2015 is coming to a close and it is time to take stock of what the world of cookbook publishing gave us this year. We saw a lot of highbrow chefs step out of their stainless steel arenas and into the kitchens of home cooks — tiny ovens and all.cookbooks released repeatedly reassured us that their picture perfect plates could be reproduced with our standard tools — it is possible, we checked. There was a focus on seasonality, locality, and cooking with fresh vegetables. Even more impressive than the food was the stress on the personal relationships each author/chef has with their food.
Ruth Reichl shared how cooking grounded her through the loss of Gourmet Magazine, Jacques Pepin shared a glimpse into the food that brings together his own family and friends, and Alex Stupak details his journey from a white-washed New England upbringing to a deep understanding and respect for authentic Mexican cuisine.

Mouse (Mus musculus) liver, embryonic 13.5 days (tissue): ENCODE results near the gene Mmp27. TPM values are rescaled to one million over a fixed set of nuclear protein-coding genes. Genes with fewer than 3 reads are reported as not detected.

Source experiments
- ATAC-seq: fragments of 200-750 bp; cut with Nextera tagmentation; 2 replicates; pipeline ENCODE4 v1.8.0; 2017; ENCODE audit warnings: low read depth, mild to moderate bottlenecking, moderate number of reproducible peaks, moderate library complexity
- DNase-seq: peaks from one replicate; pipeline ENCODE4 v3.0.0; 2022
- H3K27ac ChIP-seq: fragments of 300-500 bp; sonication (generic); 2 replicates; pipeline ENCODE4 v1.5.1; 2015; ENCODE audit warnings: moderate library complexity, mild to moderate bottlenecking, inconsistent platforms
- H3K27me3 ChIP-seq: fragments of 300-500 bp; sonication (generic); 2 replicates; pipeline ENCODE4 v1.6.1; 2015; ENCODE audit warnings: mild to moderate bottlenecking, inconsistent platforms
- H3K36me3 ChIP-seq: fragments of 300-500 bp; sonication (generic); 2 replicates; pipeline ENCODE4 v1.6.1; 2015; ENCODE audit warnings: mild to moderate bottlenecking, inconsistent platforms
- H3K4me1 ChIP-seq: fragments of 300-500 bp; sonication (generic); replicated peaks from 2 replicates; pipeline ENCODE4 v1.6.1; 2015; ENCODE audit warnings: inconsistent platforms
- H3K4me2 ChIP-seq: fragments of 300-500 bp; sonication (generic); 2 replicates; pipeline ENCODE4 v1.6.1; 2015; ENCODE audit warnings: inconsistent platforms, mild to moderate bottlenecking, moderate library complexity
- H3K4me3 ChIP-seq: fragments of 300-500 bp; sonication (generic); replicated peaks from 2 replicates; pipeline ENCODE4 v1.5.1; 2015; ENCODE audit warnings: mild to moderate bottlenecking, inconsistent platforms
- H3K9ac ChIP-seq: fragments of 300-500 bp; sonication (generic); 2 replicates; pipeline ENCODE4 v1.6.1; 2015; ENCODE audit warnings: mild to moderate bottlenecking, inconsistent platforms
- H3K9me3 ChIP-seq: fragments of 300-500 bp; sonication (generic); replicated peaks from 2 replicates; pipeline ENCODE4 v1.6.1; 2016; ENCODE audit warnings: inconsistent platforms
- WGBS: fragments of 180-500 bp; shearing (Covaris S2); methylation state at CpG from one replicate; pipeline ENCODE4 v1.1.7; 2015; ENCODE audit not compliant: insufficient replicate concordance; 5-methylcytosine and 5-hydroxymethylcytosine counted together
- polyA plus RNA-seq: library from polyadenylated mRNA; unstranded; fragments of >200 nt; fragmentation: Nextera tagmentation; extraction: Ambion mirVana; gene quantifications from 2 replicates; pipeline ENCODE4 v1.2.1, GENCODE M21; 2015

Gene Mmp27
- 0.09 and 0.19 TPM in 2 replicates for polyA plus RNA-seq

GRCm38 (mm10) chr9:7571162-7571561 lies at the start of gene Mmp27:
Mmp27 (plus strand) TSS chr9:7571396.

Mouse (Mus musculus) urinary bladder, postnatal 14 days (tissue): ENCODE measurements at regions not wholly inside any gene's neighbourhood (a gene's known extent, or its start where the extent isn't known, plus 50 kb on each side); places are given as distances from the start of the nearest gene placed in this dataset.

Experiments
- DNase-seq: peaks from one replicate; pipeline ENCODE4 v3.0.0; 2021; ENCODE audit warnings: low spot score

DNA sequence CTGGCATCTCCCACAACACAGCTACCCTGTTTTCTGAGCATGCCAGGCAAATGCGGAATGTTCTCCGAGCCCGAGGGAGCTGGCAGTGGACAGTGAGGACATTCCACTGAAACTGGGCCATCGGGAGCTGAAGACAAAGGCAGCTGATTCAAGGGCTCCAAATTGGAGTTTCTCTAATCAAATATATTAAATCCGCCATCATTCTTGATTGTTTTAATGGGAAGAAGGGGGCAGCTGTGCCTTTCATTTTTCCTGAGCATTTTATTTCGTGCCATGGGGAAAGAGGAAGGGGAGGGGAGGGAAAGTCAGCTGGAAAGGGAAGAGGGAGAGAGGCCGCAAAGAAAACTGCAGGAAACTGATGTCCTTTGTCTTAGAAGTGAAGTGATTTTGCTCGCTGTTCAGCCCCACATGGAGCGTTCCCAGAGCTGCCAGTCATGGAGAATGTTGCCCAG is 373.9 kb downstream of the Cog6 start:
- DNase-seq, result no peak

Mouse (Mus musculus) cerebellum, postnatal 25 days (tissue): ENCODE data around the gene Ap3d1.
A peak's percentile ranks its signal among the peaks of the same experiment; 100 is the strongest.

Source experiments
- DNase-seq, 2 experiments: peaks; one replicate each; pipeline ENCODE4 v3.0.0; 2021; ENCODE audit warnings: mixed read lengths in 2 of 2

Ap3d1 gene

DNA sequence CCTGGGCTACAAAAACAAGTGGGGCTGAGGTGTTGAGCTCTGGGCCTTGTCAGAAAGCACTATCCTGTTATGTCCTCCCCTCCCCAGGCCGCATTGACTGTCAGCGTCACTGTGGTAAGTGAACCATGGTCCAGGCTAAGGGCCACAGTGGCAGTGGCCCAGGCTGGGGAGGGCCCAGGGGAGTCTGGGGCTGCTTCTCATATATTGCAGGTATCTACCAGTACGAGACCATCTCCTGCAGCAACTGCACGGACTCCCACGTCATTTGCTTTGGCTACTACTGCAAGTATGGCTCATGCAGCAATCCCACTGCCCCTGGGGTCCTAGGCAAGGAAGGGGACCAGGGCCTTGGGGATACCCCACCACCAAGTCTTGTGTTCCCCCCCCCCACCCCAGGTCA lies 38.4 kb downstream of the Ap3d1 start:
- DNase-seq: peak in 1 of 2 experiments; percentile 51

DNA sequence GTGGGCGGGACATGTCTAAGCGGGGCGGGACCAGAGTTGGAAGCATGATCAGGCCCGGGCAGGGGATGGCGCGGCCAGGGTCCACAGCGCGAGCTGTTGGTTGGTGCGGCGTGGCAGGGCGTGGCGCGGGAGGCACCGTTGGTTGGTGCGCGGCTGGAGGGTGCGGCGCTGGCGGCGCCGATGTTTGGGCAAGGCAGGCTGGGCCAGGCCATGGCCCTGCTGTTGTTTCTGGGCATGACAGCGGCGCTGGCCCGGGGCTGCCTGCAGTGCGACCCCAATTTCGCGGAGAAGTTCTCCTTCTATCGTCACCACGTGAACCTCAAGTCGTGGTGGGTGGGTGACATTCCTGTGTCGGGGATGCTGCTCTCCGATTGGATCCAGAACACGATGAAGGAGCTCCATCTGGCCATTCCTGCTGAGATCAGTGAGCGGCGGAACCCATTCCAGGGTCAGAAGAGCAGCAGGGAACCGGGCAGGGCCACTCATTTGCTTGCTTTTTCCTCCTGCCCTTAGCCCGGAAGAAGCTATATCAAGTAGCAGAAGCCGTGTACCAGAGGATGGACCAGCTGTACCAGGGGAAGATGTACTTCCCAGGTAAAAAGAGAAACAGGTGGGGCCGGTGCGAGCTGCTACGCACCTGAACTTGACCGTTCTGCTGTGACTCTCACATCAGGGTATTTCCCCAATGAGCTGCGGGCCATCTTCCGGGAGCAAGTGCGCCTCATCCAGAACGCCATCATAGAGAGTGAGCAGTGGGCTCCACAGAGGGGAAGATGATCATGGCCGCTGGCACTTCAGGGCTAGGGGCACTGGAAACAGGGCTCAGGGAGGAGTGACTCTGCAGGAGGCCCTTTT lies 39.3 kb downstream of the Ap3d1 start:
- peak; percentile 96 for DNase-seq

We’ve rounded up some of our favorites from 2015, and whittled it down to 10 books that we felt best served their readers. Some of the highlights of this year include the massive cookbook from J. Kenji López-Alt; The Food Lab: Better Home Cooking Through Science will be an essential part of any cookbook collection for years to come. Then, books like Michael Anthony’s V Is for Vegetables, which is written like an encyclopedia for cooking vegetables, focus on simple preparations for home cooks. Running in the opposite direction of Anthony’s book is Aaron Franklin and Jordan Mackay’s Franklin Barbecue: A Meat-Smoking Manifesto, which tackles the topic of breaking down and smoking brisket in a way that makes the home cook have the confidence to attempt a skill they would probably have never attempted without this meat-packed manual’s guidance.
Check out our complete list of must-haves from 2015 that deserve a coveted spot on your bookshelf.
Angela Carlos is the Cook Editor at The Daily Meal. Find her on Twitter and tweet @angelaccarlos.